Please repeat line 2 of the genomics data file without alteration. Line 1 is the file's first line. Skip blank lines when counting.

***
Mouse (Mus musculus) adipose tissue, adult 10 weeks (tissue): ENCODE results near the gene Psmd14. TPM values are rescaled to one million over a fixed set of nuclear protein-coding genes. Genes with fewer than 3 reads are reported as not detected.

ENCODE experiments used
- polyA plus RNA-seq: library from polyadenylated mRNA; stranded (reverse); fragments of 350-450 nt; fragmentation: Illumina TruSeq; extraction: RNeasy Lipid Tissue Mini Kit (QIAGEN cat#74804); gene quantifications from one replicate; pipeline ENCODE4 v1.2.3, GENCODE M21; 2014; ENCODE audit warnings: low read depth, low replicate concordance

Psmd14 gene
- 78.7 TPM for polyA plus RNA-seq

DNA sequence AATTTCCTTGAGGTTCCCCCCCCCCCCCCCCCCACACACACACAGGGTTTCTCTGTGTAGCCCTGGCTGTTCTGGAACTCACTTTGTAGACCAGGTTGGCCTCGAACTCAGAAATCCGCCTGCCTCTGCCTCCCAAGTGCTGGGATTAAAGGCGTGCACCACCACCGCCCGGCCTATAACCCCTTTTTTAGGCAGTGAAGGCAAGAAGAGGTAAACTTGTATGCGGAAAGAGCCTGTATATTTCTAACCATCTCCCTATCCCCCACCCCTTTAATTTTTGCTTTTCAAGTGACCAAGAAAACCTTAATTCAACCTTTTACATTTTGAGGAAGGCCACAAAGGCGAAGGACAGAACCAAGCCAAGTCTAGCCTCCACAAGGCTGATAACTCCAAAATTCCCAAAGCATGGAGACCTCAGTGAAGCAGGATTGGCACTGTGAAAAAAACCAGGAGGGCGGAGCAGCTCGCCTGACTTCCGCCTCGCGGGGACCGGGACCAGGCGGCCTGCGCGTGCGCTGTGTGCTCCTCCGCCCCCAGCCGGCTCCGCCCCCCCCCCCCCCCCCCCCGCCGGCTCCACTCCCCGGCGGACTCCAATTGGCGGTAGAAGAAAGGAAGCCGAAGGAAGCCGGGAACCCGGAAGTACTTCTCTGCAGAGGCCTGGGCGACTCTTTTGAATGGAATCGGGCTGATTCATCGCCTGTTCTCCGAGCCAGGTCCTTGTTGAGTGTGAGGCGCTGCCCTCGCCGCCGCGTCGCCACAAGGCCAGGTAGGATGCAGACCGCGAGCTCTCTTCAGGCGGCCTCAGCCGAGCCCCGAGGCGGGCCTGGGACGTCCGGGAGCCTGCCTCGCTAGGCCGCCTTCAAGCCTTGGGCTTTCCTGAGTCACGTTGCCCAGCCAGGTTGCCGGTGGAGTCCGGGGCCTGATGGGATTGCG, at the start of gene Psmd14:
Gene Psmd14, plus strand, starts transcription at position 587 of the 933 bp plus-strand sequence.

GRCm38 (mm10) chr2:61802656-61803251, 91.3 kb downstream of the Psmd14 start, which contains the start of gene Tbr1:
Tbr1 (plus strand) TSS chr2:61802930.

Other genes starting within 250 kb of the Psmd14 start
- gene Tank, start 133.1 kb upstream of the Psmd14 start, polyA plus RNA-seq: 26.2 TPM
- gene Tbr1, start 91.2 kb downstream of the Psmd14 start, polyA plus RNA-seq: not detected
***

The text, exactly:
ENCODE experiments used